While the rate of mortgage deferrals in Canada remains in the double-digits, it has been on the decline in recent months, blunting concern of a looming ‘debt deferral cliff’. Data collected by the Canada Mortgage and Housing Corporation (CMHC) and made available to Yahoo Finance Canada show that deferrals fell to 10.89 per cent in August from 12.28 per cent in July.
The data did not come as a surprise to CIBC senior economist Benjamin Tal, who says debt deferrals will not be as severe a problem as many initially thought. Tal describes an economy finding its footing with a recovering job creation rate, and dual income households that reduce the need for deferral. Interest-only mortgages and longer amortizations could be on the table to provide Canadians the flexibility they need to keep up with payments, he added.
“Delinquency rates will be rising. There’s no question about it. I estimate that we’re talking about roughly $7 billion of mortgage deferrals overall,” Tal told Yahoo Finance Canada. “But it’s not the cliff that people are waiting for.”
Ron Butler, mortgage broker at Butler Mortgage, held the same view – especially since some mortgage holders who were still employed elected to defer their mortgage anyway, to stockpile savings in the face of uncertainty.
“We’ve watched the steady accumulation of growth in people’s chequing and savings accounts in Canada for the last six months,” Butler explained. “So that may take another two or three months off this ‘debt cliff’ and it may just turn out to just be a ‘gradual slope’.”
Butler added that the trends won’t affect all regions and property types evenly, pointing to the Ontario condo segment used for rental income investments as a particularly affected space. Provincial industries have also been unevenly impacted by the pandemic, reflected in the deferral rates.
Evan Siddall, president and CEO of CMHC, released a provincial breakdown of deferral rates on Twitter, showing Alberta has the country’s highest rate of deferrals at 18.9 per cent. Butler explained that the situation in Alberta is to be expected with the severe downturn in the oil sector this year, as well as deep real estate impacts from Alberta’s 2015 recession from which the province hasn’t fully recovered.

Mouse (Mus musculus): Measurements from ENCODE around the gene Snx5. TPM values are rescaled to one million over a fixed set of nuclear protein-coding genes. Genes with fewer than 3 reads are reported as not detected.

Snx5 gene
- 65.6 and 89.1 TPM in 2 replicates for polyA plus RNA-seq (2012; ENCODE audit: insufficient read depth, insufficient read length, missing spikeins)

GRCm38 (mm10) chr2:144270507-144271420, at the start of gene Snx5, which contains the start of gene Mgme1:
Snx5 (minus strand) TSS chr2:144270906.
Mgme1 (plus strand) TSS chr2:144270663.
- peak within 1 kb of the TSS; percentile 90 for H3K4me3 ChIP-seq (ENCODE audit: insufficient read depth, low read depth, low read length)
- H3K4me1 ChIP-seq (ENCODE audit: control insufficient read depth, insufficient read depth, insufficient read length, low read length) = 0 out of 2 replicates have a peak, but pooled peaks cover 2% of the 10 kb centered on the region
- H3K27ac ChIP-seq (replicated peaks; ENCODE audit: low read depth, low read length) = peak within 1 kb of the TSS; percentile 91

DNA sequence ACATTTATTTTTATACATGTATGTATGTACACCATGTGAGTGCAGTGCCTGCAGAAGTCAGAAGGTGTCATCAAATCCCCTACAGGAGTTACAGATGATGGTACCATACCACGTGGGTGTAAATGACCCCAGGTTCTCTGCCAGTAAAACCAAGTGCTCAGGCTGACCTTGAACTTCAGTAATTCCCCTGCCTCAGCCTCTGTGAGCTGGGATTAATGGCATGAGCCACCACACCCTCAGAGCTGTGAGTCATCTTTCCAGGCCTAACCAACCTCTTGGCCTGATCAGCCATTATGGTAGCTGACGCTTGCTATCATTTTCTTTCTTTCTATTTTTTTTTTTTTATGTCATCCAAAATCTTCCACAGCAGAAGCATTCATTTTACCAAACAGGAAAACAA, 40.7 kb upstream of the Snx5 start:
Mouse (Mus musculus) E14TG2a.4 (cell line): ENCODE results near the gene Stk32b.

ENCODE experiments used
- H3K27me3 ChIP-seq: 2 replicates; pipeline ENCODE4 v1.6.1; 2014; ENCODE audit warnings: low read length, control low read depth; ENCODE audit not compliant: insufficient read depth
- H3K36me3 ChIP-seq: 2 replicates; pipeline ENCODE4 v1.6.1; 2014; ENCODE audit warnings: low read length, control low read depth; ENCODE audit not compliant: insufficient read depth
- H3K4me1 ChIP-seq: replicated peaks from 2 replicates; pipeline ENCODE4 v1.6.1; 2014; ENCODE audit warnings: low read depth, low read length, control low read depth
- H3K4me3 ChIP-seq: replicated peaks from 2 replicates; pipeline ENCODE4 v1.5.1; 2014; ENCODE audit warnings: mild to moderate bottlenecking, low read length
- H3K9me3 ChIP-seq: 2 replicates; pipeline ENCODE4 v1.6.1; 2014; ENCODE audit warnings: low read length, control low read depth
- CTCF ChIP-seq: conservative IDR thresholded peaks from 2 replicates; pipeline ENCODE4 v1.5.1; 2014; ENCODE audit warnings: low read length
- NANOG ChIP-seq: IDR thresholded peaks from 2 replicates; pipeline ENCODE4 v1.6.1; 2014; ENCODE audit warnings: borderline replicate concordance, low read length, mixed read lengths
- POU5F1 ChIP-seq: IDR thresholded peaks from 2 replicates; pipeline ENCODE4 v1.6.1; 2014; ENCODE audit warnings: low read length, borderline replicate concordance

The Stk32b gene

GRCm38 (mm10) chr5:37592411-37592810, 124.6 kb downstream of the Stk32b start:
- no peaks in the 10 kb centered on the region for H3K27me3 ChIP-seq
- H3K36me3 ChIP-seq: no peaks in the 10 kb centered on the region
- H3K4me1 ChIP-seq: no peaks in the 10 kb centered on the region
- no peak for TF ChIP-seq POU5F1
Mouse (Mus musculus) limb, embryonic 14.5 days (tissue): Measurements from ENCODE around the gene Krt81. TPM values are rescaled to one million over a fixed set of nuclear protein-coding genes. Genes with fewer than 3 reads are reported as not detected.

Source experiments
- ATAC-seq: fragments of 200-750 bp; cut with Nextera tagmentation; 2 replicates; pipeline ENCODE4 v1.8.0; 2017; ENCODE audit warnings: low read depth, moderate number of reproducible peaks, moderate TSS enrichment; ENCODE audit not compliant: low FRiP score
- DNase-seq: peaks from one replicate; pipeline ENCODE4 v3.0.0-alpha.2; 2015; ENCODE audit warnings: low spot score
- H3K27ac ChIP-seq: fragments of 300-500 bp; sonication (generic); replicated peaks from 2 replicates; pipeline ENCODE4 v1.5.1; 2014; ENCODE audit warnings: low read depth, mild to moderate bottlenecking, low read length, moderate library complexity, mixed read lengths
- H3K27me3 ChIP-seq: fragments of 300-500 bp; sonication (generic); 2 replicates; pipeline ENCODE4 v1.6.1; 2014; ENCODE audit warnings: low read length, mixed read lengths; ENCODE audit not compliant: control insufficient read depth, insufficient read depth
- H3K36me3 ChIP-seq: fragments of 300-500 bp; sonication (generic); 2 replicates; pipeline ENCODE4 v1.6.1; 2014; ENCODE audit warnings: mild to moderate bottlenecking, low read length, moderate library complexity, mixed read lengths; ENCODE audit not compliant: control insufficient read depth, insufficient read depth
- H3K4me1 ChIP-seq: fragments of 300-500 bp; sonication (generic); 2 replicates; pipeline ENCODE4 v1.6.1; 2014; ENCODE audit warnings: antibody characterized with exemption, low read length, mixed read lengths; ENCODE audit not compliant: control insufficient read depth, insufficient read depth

Further CMHC data released on Wednesday reveal that major cities were unequally affected as well, with Edmonton and Calgary leading the rate of deferrals at 21 per cent and 18 per cent, respectively.https://platform.twitter.com/embed/index.html?creatorScreenName=StephHughes95&dnt=true&embedId=twitter-widget-0&frame=false&hideCard=false&hideThread=false&id=1316385468536291329&lang=en&origin=https%3A%2F%2Fca.finance.yahoo.com%2Fnews%2Fcanada-pulls-back-from-debt-deferral-cliff-173600820.html&siteScreenName=Yahoo&theme=light&widgetsVersion=ed20a2b%3A1601588405575&width=550px
Higher Savings, Lower Spending
Among higher income Canadians, deferring mortgages provided an opportunity to park extra funds in savings, as they also scaled back on discretionary purchases during the pandemic.
“I think what it turned out to be was that the government was actually okay with the idea of people stockpiling money,” said Butler in response to Canadians deferring payments without needing to. “The fact that they deferred and accumulated cash, we think, is helpful to Canadians in the long-run.”
With concerns surrounding a second wave, Tal suspects that the ‘fear factor’ will encourage Canadians to maintain a higher savings rate. Despite the preference for saving rather than spending during these months, Tal doesn’t expect that it will be a large factor weighing negatively on consumer spending.
“Then the second dimension is delinquencies, and how many of [the mortgage holders] will not be able to service that debt,” Tal explained. “This number would be relatively small, although it could be higher than it was before the crisis.”